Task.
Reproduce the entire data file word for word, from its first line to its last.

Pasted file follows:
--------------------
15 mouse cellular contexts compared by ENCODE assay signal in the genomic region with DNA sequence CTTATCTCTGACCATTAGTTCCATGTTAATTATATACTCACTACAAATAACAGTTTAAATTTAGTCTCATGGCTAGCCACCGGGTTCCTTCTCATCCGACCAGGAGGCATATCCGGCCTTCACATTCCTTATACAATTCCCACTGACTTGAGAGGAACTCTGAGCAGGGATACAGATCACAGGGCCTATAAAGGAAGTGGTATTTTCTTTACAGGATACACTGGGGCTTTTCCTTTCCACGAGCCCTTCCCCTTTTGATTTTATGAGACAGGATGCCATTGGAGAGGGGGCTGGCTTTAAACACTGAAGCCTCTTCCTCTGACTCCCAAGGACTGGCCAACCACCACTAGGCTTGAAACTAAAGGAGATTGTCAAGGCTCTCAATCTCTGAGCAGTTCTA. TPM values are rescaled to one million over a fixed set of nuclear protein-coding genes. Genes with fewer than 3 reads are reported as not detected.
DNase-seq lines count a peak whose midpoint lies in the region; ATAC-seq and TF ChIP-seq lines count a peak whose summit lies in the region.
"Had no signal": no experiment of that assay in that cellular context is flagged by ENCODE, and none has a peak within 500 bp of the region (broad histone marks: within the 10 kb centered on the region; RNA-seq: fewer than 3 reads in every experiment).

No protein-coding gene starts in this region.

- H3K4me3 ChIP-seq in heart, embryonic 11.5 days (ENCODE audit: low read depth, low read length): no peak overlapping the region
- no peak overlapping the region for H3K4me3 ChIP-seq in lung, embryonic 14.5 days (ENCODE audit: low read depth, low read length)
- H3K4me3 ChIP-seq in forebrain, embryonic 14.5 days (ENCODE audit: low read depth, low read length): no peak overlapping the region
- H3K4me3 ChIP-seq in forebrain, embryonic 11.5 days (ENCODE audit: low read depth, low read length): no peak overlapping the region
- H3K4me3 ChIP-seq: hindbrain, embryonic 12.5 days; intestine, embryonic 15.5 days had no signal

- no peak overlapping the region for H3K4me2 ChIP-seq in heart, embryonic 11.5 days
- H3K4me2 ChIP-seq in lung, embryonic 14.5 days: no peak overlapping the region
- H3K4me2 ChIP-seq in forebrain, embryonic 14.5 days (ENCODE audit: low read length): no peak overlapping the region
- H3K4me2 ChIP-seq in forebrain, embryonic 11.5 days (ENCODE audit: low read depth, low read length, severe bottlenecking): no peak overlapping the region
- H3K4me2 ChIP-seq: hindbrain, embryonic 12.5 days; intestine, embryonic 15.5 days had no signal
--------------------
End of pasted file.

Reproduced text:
15 mouse cellular contexts compared by ENCODE assay signal in the genomic region with DNA sequence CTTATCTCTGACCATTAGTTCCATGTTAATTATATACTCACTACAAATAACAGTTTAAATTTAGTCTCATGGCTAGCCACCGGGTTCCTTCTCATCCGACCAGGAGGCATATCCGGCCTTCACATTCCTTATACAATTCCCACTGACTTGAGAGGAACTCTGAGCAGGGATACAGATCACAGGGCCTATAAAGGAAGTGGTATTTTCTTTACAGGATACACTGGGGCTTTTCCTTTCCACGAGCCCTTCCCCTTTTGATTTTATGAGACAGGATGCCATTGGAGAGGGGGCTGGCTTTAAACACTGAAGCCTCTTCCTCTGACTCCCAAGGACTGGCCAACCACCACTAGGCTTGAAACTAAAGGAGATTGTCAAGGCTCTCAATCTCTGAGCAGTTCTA. TPM values are rescaled to one million over a fixed set of nuclear protein-coding genes. Genes with fewer than 3 reads are reported as not detected.
DNase-seq lines count a peak whose midpoint lies in the region; ATAC-seq and TF ChIP-seq lines count a peak whose summit lies in the region.
"Had no signal": no experiment of that assay in that cellular context is flagged by ENCODE, and none has a peak within 500 bp of the region (broad histone marks: within the 10 kb centered on the region; RNA-seq: fewer than 3 reads in every experiment).

No protein-coding gene starts in this region.

- H3K4me3 ChIP-seq in heart, embryonic 11.5 days (ENCODE audit: low read depth, low read length): no peak overlapping the region
- no peak overlapping the region for H3K4me3 ChIP-seq in lung, embryonic 14.5 days (ENCODE audit: low read depth, low read length)
- H3K4me3 ChIP-seq in forebrain, embryonic 14.5 days (ENCODE audit: low read depth, low read length): no peak overlapping the region
- H3K4me3 ChIP-seq in forebrain, embryonic 11.5 days (ENCODE audit: low read depth, low read length): no peak overlapping the region
- H3K4me3 ChIP-seq: hindbrain, embryonic 12.5 days; intestine, embryonic 15.5 days had no signal

- no peak overlapping the region for H3K4me2 ChIP-seq in heart, embryonic 11.5 days
- H3K4me2 ChIP-seq in lung, embryonic 14.5 days: no peak overlapping the region
- H3K4me2 ChIP-seq in forebrain, embryonic 14.5 days (ENCODE audit: low read length): no peak overlapping the region
- H3K4me2 ChIP-seq in forebrain, embryonic 11.5 days (ENCODE audit: low read depth, low read length, severe bottlenecking): no peak overlapping the region
- H3K4me2 ChIP-seq: hindbrain, embryonic 12.5 days; intestine, embryonic 15.5 days had no signal